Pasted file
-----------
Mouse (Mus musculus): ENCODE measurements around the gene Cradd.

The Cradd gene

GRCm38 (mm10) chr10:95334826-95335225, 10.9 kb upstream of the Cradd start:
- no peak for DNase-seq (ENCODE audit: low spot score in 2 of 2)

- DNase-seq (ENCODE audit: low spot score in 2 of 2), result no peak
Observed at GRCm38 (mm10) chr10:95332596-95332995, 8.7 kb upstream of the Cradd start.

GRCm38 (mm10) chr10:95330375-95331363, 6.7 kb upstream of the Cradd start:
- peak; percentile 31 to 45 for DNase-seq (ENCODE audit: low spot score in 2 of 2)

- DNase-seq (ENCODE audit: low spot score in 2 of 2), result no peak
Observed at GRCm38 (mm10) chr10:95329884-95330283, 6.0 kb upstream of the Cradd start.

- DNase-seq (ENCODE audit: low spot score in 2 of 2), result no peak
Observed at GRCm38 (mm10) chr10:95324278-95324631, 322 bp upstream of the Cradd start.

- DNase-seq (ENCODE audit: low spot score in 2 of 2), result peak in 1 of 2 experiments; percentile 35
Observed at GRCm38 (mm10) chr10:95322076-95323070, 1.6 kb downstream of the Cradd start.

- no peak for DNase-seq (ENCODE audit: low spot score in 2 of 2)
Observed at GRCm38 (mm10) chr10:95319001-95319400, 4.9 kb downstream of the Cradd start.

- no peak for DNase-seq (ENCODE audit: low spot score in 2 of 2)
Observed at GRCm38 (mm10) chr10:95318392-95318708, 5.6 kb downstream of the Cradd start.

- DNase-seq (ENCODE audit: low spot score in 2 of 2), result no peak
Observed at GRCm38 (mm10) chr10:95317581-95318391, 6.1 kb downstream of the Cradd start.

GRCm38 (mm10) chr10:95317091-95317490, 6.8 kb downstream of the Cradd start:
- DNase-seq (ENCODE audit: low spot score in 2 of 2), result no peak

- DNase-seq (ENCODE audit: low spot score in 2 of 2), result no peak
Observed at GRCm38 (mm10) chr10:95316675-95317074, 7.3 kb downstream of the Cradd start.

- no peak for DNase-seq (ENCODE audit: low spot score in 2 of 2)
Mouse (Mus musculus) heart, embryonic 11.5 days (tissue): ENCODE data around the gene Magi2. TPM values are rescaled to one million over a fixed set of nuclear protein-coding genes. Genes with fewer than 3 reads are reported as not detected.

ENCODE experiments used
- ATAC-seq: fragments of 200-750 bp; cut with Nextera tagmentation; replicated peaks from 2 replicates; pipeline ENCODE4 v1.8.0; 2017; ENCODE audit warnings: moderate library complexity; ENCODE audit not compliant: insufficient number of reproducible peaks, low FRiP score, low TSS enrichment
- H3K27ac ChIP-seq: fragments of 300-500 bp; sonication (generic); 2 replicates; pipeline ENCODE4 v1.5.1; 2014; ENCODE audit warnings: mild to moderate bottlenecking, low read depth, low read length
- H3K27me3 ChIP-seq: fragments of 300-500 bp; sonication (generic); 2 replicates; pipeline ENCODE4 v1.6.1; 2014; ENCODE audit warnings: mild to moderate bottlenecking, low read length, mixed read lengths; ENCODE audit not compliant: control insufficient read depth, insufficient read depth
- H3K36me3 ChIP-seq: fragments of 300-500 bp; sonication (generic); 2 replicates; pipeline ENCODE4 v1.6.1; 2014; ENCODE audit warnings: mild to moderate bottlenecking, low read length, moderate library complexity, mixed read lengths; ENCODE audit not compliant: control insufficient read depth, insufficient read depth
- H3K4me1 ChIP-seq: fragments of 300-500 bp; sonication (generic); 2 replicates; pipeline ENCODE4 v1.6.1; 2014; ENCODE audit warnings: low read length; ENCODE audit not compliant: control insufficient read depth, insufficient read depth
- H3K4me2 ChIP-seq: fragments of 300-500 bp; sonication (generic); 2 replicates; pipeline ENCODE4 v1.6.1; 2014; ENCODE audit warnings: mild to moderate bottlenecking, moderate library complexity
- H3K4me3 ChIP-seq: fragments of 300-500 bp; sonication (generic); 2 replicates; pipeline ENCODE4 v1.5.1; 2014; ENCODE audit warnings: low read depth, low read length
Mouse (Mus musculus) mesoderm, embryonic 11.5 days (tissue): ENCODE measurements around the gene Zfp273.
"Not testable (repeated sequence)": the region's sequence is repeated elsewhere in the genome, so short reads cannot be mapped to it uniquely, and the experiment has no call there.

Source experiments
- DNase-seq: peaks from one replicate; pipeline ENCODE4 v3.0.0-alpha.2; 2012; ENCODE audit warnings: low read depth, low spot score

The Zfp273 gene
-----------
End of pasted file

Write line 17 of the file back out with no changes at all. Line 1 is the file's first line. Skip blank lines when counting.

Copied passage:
- no peak for DNase-seq (ENCODE audit: low spot score in 2 of 2)